Brazil’s precarious new middle class demands more BBC, 2013-07-14
Brazil’s so-called “new middle class” gained recognition worldwide as a symbol of upward mobility. But the wave of demonstrations that brought millions out on to the streets in June has exposed the thin line that separates this group from slipping back into poverty.
Brazil’s “Other” Protesters Truthout 2013-07-14
Rio De Janeiro – The young people who have been protesting in Brazil over the last few weeks, who say they are apolitical and who have organised over the social networking sites, were not entirely pleased with Thursday’s demonstrations by the country’s trade unions and social and popular movements. … The demands of the new and more organised protests included better wages, a reduction of the work week to 40 hours, job security and an end to outsourcing, higher pensions, 10 percent of GDP for education, higher spending on public health, and improved public transport.
According to the organisers, 100,000 demonstrators came out on the streets nationwide. … But the student protests, initially triggered by bus fare hikes and organised over Facebook and other sites, were much bigger, reaching one million people countrywide.
How I missed Brazil’s revolution Al Jazeera, 2013-07-15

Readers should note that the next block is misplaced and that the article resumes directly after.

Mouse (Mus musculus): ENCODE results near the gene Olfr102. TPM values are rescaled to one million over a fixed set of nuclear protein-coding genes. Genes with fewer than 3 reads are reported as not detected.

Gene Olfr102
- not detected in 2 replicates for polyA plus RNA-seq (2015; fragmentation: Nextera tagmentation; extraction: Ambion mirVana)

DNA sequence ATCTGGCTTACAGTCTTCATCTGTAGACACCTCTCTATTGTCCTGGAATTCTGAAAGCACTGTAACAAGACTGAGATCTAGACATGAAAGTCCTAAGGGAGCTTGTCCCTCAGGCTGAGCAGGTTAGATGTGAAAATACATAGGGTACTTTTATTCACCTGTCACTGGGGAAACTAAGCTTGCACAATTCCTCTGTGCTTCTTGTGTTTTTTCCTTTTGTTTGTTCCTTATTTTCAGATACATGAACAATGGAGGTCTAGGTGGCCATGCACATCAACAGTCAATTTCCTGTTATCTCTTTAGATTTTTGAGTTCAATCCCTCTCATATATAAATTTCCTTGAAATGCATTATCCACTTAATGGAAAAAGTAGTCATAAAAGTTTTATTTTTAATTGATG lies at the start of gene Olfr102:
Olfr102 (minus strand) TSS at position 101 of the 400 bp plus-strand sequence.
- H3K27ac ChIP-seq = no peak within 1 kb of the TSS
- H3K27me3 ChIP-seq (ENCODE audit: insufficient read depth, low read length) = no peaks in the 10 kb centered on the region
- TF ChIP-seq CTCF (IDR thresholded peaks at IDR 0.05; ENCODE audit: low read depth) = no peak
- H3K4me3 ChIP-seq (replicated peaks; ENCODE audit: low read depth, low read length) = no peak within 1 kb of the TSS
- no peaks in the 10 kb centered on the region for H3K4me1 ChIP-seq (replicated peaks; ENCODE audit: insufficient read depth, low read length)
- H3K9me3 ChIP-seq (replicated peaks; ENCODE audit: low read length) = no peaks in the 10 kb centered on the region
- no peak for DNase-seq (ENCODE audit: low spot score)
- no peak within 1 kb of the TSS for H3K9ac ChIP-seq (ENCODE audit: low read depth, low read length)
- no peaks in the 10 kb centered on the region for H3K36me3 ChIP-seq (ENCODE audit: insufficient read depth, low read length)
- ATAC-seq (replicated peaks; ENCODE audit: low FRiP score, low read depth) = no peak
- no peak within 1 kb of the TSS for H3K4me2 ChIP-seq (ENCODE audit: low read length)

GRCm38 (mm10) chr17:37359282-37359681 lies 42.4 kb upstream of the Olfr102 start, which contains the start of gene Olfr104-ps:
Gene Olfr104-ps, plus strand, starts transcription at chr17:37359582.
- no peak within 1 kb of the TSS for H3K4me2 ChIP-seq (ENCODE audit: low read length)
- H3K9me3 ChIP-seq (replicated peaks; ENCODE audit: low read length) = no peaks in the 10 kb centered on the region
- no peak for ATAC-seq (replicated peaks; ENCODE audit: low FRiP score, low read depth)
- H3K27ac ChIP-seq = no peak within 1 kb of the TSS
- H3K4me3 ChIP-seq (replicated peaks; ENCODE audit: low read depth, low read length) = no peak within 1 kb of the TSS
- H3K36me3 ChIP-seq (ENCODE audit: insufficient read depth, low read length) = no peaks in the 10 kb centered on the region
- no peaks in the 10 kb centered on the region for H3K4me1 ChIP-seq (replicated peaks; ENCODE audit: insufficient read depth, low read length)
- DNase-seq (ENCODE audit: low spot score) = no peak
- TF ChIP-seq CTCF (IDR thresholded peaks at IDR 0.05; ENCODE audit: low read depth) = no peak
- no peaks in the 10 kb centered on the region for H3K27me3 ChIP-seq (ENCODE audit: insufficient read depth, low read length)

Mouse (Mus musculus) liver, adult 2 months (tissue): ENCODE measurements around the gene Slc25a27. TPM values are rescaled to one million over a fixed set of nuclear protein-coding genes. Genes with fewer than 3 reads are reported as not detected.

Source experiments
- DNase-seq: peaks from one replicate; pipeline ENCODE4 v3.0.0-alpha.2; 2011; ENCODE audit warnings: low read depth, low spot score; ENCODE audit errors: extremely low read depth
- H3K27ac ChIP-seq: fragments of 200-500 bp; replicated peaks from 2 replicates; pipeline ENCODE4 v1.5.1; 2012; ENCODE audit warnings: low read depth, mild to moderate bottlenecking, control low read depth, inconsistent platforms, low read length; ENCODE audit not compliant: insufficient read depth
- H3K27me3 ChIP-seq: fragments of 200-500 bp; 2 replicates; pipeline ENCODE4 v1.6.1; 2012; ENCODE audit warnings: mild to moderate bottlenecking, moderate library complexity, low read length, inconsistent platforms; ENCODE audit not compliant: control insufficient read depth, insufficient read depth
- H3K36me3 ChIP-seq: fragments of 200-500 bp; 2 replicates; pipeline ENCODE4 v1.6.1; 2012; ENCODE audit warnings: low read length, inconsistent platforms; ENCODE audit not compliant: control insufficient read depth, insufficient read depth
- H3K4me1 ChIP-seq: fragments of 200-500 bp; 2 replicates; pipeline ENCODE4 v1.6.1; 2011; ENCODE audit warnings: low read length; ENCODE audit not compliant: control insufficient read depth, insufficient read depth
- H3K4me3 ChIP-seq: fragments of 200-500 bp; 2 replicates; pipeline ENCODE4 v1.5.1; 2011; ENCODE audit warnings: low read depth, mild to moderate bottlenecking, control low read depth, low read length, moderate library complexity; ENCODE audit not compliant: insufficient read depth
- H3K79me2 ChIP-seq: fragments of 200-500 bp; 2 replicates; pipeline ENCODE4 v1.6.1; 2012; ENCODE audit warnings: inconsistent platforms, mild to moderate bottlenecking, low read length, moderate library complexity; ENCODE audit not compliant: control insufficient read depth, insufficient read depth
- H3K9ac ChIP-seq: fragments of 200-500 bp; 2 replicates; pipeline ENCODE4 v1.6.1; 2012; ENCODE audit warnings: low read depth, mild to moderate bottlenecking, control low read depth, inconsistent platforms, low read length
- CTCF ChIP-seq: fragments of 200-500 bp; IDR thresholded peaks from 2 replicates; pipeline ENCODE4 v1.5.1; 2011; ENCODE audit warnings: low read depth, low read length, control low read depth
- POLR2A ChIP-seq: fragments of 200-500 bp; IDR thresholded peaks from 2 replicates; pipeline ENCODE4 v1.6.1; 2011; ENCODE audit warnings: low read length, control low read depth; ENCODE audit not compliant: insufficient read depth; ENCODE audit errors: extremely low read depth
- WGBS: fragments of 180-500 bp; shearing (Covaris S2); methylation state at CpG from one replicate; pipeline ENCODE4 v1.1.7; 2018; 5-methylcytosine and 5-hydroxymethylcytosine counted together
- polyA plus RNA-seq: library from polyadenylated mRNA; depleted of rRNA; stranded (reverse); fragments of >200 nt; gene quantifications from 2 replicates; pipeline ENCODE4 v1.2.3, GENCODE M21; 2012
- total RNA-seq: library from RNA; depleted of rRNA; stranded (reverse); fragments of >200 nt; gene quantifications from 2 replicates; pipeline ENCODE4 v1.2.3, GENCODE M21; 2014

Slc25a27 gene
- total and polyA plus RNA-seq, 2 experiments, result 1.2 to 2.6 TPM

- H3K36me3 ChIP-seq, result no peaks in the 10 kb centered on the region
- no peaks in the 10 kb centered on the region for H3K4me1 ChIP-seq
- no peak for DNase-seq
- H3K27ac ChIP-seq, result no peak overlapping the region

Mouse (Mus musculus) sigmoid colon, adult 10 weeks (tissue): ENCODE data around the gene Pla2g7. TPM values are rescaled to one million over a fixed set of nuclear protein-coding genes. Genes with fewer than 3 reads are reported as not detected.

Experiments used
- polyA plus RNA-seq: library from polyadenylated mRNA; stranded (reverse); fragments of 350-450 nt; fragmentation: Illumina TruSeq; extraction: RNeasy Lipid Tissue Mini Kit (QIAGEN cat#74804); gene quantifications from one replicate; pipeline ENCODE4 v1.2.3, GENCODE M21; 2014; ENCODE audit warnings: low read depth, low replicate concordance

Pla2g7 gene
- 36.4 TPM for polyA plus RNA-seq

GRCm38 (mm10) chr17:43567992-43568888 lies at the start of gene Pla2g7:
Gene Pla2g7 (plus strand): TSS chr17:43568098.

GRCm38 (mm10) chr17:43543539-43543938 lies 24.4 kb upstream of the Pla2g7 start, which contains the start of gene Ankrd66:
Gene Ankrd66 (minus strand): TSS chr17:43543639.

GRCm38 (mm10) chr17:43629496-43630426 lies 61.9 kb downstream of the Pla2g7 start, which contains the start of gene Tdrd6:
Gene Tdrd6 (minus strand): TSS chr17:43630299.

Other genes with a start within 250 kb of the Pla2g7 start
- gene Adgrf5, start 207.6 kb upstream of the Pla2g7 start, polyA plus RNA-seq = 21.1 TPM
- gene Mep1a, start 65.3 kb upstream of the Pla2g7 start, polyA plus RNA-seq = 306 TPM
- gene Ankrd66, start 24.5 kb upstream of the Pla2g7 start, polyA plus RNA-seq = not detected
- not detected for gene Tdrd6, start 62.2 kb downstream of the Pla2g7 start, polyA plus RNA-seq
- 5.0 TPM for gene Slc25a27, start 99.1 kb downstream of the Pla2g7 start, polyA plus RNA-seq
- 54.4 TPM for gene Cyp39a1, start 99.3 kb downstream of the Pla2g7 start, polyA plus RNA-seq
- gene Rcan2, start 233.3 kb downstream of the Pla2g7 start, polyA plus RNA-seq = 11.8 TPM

As the tear gas canisters careening through the streets of Brazil finally roll to a stop near the curb and the nationwide protests subside, I now find myself reflecting on a simple question: “How did I not see this coming?”
Violence breaks out in Brazilian favelas ahead of Pope Francis visit El Pais, 2013-07-15
On Saturday night, in an operation dubbed Paz armada (Armed peace), dozens of police officers went up into the hillside slum with 58 arrest warrants against alleged drug traffickers still operating in Rocinha. There were 30 arrests and the police also uncovered as many as 100 drug sale points scattered all over the favela. Using surveillance cameras that were installed in Rocinha following its “pacification,” as well as information gleaned from social networks, the police were able to locate suspects in alleyways that do not even show up on Google Maps.
The Mass Protests in Brazil in June-July 2013 Global Research, 2013-07-15
The MPL returned in larger numbers in the following days, and the police responded with increasing brutality, beating up demonstrators and passers-by indiscriminately, and wounding several journalists.